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Kalamazoo Valley Bird Obsevatory logoKalamazoo Valley Bird Observatory 

The Kalamazoo Valley Bird Observatory (KVBO) is a program of the Kalamazoo Nature Center that is over 30 years old!  Collaborative research between the KVBO and government agencies, universities, and non-governmental organizations allows individual birds to be tracked as they move throughout North America.

 

 

Current KVBO research areas include:

  • Songbird census monitors seasonal bird abundance and distribution, nesting behavior, and population fluctuations over time.  
  • Songbird banding measures migratory birds' age, sex, and health to better understand migration patterns, longevity, dispersal, and stopover of both breeding and migrating birds. 
  • Diagnostic sampling tests birds for various pathogens, viruses, and parasites that can impact reproduction and survival. 
  • Ectoparasite sampling studies the distribution of and abundance of tick species that spread diseases to both birds and humans.  

 

Contact Us

Rich Keith                                                    Pronouns: he/him/his                                KVBO Director                                            rkeith@naturecenter.org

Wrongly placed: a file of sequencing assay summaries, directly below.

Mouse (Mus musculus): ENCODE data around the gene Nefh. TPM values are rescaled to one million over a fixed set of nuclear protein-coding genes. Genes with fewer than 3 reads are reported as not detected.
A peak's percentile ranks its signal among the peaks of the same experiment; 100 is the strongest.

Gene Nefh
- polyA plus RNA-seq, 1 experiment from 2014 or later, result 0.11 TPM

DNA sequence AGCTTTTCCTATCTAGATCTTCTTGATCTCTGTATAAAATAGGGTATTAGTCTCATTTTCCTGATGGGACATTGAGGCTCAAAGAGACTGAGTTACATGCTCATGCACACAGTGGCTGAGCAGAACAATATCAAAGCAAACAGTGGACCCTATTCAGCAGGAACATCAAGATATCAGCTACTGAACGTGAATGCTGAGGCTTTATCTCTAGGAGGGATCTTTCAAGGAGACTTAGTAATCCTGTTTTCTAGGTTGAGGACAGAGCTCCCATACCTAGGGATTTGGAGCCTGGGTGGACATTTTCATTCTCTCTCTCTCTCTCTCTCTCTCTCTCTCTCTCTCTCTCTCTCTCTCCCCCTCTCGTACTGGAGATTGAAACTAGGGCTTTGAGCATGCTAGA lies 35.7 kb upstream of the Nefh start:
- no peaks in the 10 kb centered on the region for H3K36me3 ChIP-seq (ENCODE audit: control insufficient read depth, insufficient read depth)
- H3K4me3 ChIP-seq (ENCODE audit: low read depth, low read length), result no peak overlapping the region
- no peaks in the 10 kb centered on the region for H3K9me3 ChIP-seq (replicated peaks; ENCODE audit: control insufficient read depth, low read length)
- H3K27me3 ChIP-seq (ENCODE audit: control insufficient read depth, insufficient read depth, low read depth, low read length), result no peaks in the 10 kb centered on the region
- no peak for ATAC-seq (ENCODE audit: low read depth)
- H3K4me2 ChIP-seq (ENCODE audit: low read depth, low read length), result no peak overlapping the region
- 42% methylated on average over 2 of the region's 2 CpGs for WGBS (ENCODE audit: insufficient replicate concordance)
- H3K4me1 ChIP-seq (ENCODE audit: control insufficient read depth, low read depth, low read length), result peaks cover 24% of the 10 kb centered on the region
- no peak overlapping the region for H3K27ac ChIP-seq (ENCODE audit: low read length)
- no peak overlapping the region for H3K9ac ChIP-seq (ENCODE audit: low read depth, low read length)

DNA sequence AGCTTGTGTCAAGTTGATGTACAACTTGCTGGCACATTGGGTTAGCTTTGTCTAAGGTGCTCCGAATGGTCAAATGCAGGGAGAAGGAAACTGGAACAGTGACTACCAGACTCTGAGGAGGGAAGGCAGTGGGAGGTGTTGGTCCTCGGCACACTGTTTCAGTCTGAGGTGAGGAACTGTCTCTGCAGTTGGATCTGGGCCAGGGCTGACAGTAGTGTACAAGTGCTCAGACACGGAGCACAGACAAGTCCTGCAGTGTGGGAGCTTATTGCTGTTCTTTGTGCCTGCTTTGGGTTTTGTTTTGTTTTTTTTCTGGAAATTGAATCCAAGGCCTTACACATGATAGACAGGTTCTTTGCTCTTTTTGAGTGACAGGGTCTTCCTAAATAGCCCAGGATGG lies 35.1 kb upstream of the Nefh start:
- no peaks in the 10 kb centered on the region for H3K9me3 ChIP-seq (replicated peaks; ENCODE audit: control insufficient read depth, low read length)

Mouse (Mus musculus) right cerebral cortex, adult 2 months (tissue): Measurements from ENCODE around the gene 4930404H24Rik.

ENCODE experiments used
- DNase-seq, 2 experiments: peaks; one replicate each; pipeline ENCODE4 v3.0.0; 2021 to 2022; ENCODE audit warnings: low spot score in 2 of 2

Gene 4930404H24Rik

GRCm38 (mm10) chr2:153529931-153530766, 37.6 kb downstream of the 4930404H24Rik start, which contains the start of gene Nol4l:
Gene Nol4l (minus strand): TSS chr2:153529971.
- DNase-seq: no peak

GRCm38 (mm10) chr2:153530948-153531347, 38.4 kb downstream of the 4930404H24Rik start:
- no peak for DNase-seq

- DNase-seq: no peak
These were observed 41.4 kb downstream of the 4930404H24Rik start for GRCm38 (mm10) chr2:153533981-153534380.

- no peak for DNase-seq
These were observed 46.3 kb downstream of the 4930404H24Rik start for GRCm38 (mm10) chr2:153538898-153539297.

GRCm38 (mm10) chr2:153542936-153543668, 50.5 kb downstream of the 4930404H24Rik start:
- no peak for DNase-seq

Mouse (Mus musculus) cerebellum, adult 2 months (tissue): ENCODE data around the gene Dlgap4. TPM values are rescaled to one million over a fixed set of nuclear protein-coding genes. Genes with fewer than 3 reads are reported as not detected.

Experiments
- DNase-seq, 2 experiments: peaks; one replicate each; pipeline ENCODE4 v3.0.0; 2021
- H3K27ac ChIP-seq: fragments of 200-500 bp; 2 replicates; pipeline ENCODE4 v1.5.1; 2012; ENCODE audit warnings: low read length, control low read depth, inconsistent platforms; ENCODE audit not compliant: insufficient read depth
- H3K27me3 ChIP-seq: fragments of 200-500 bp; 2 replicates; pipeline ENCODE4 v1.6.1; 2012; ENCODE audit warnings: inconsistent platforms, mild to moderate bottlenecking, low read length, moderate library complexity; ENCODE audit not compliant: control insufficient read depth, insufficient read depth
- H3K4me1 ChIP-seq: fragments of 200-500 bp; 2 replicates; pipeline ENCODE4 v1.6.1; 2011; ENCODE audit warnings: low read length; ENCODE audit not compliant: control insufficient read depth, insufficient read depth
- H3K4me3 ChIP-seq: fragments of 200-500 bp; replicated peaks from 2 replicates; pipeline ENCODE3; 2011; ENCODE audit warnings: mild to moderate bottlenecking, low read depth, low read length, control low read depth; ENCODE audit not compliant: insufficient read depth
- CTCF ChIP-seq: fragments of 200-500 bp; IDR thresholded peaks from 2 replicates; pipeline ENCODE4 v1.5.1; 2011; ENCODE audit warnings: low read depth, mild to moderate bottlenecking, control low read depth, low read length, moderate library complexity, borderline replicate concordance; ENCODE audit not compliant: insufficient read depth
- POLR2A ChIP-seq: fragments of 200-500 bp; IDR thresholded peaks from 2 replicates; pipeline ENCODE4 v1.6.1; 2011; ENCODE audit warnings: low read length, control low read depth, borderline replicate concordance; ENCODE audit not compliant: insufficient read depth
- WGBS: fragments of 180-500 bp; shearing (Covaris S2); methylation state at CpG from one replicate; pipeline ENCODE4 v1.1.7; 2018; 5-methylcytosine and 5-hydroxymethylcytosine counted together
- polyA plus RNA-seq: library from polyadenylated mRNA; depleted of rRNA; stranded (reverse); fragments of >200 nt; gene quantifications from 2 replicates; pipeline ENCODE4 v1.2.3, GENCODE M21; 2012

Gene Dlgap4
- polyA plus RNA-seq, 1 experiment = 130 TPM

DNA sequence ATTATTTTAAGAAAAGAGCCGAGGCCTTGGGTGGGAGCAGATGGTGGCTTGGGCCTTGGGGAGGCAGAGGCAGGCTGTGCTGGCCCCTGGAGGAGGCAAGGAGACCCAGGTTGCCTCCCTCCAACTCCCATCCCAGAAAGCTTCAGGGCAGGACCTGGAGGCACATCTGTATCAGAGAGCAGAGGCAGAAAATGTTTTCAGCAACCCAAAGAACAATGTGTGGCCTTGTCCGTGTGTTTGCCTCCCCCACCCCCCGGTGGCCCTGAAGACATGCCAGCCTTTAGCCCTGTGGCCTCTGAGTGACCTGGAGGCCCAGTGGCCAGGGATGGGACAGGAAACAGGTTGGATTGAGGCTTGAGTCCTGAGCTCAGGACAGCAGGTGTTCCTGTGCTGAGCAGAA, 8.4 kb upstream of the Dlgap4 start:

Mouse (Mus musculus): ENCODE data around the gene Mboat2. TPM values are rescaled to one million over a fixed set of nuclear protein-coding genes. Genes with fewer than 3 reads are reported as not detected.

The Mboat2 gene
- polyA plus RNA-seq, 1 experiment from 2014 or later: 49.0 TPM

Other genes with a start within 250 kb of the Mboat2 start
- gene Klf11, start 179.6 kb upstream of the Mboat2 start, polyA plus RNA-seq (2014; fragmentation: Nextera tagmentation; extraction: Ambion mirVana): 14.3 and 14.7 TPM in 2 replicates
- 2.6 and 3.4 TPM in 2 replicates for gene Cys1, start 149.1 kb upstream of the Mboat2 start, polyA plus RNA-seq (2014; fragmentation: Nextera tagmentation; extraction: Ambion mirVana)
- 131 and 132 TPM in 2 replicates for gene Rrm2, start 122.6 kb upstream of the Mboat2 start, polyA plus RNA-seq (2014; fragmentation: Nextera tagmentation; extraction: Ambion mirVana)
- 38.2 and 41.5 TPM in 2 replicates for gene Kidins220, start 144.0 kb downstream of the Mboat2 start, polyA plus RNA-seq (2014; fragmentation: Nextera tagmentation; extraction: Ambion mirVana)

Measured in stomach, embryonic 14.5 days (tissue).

Fall Migratory Bird Banding at KNC!

Banding birds allows researchers to track and monitor migration patterns as wells as population changes. In addition, birds are indicator species- they make ideal research subjects for looking at changes in the environment, such as changing climate. We work with and share this data with a multitude of different banding programs and institutions, tracking individual birds from state-to-state and even internationally.

Banding is done by meticulously trained and certified bird banders. Banding involves recording data such as weight, wing length, age, and sex. A small, light weight, band with a 9-digit code is then placed on the bird’s leg. Many studies show that the bird is not negatively effected in anyway by the band. Processing a bird takes less than one minute. The bird’s well being and stress reduction are top priority. If the bird is recaptured, we can gain valuable knowledge about how the bird traveled.